“I am very pleased with the results from the TMS therapy. I’ve suffered from depression for 20 years and doctors have tried many different antidepressant medication regimens. I have never seen the results I’ve seen with the TMS therapy. I cannot begin to tell you how refreshing it is to finally see the glass half-full. Thank You!” – TBK, St. John Mental Health Clinic of Houston, TMS patient
TMS stands for Transcranial Magnetic Stimulation. TMS is non-invasive, meaning that it does not involve surgery and does not require any anesthesia or sedation. Patients remain fully awake and alert during TMS therapy sessions.
TMS is non-systemic, meaning that it does not enter the bloodstream nor affect other areas of the body like medications can.
TMS refers to a medical treatment which is delivered by a device that generates changing magnetic fields. TMS Therapy system generates highly concentrated magnetic fields which are rapidly switched on and off. These magnetic fields do not directly affect the whole brain; they only reach about 2-3 centimeters into the brain.
The device is positioned over the prefrontal cortex - the area of the brain which is being targeted when treating depression. These magnetic fields can create electrical activity in the nerve cells. It is well accepted by researchers and clinicians that the magnetic stimulation affects not only the targeted area (e.g. the prefrontal cortex), but also other areas of the brain connected to the prefrontal cortex, including the cingulate, hypothalamus, and thalamus.
There are many devices which can be used by clinicians. In this office, we utilize several different devices, including the NeuroStar Advanced Therapy System, the Magstim Rapid2 Therapy System, and the MagVenture Express TMS System.
The most common side effects of TMS include dizziness, headache, and minor scalp pain.
There is a risk of seizure with the use of Transcranial Magnetic Stimulation. Patients who have had a seizure or who have a medical condition which could increase the risk of having a seizure should share that information with Dr. St. John at their initial consultation.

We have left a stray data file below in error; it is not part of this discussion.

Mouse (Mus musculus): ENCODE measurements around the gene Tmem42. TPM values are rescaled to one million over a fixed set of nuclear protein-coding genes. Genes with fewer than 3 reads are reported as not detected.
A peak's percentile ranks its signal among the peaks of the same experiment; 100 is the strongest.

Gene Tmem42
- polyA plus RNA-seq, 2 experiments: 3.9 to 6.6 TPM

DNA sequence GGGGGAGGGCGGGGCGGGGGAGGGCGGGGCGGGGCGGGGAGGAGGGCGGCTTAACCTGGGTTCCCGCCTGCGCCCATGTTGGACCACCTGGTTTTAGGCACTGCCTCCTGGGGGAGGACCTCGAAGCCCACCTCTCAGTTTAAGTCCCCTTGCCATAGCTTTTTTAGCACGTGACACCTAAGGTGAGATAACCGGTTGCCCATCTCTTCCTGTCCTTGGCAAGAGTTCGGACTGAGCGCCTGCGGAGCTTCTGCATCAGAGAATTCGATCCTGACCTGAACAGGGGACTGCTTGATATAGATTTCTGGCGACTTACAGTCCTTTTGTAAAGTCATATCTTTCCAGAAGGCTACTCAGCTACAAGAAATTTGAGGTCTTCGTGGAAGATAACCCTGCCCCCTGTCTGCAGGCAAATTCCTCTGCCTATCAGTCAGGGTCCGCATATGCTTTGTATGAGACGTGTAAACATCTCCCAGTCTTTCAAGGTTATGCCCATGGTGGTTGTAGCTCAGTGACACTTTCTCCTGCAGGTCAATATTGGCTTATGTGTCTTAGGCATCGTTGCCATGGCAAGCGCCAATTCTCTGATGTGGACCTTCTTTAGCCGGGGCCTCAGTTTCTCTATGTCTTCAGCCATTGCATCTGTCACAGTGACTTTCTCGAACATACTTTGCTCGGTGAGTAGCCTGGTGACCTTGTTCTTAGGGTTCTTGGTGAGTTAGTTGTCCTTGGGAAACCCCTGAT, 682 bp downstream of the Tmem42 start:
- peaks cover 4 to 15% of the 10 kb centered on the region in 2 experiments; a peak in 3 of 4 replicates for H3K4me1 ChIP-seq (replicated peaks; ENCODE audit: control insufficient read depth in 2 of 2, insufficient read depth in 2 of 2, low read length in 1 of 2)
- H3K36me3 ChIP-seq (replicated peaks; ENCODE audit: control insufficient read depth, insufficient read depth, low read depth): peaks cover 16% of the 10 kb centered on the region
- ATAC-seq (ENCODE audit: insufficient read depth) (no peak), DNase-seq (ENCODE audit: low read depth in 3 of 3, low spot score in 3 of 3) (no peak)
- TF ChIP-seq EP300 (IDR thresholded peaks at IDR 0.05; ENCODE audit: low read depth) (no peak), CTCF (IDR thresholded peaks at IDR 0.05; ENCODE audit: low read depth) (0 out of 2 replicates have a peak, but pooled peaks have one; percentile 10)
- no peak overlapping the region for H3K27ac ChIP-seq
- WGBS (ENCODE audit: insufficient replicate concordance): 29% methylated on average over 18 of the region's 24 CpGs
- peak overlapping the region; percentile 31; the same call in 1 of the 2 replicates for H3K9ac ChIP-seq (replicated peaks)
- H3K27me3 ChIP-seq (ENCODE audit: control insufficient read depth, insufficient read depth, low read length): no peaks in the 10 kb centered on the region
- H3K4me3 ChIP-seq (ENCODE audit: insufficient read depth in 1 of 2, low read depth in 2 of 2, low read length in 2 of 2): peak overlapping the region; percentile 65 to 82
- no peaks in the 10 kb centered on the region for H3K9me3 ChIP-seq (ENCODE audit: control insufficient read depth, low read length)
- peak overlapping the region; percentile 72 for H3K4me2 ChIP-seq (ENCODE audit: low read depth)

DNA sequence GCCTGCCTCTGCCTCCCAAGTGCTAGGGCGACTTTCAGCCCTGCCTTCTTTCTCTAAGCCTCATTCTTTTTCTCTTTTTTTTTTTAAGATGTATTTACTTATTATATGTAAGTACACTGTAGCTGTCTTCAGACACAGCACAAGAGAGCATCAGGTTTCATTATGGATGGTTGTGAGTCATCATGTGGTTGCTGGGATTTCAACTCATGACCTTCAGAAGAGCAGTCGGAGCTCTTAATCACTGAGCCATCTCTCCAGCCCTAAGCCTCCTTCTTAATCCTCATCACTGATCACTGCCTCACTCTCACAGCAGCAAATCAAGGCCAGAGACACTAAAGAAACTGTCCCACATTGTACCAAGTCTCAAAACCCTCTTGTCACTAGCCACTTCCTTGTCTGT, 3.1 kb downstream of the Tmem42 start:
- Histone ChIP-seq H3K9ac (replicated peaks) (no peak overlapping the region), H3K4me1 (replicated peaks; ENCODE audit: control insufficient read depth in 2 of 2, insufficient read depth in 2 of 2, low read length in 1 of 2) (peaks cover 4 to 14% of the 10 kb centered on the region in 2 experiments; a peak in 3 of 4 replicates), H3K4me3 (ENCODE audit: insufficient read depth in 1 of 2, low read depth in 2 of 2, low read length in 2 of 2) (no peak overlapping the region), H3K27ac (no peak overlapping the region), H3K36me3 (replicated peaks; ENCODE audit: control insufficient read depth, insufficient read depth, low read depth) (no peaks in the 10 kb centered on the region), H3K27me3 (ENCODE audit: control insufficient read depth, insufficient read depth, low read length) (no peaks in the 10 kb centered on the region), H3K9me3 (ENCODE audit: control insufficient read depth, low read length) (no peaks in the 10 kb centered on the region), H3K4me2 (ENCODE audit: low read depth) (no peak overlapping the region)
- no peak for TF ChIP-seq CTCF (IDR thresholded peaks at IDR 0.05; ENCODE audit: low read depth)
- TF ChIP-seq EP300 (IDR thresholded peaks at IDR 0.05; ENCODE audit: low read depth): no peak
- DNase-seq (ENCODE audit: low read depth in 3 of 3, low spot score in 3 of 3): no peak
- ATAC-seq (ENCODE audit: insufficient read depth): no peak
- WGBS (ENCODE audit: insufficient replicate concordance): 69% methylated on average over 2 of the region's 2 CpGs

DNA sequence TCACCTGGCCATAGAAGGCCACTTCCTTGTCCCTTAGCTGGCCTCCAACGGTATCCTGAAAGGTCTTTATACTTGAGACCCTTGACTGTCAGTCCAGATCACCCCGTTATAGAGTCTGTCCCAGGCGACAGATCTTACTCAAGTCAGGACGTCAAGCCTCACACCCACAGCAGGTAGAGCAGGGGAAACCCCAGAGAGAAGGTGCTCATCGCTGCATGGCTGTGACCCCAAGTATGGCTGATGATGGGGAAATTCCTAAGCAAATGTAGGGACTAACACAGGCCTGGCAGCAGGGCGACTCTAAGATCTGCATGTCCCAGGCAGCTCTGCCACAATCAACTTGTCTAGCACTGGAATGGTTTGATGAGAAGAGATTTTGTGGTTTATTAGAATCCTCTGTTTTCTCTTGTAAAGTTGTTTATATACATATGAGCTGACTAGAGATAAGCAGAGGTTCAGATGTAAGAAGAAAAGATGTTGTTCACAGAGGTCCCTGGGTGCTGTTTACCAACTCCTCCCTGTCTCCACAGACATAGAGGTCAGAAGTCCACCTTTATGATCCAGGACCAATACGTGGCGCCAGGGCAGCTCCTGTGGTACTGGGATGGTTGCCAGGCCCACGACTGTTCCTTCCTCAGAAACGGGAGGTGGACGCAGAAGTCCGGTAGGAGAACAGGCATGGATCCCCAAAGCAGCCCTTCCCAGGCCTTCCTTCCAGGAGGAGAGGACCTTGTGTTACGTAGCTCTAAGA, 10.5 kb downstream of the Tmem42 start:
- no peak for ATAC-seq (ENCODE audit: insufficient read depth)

TMS treatment systems create a magnetic field that could cause metal objects near the stimulation area to move or heat up. Patients with non-removable magnetic-sensitive metals or metallic devices implanted in their head or in body parts during stimulation could experience adverse effects from the treatment and should not receive TMS therapy. Types of non-removable devices include cochlear implants, deep brain stimulators, aneurysm clips or coils, and stents.
Current literature indicates that approximately 50% of all treated patients who meet criteria for TMS (i.e. are considered treatment-resistant) respond to the treatment by bettering their score on a standardized rating scale by 50% or more. Approximately one-third of treated patients are so-called remitters, bettering their scores so much that they are considered depression-free.
To put these statistics in perspective, it is important to note that the patient population undergoing treatment with TMS Therapy is often excluded from new antidepressant development research studies.
In addition, the STAR*D study demonstrated that patients are likely to experience a poorer response to each new medication tried following successive treatment failures. For example, after the first medication attempt, about 30% of patients achieve remission. By the time the patient has attempted 3 different medications without improvement, the likelihood of the 4th medication leading to remission falls below 10%.
St. John Mental Health Clinic of Houston has used TMS in the fight against treatment-resistant depression since 2013. Since then, a response rate of 76% and a remission rate of 58% of the patient population was observed. This means that more than three-quarters of their patients cut their symptoms of depression in half, and almost two-thirds were symptom-free of their depression after completing a full course of TMS treatment in our Houston office.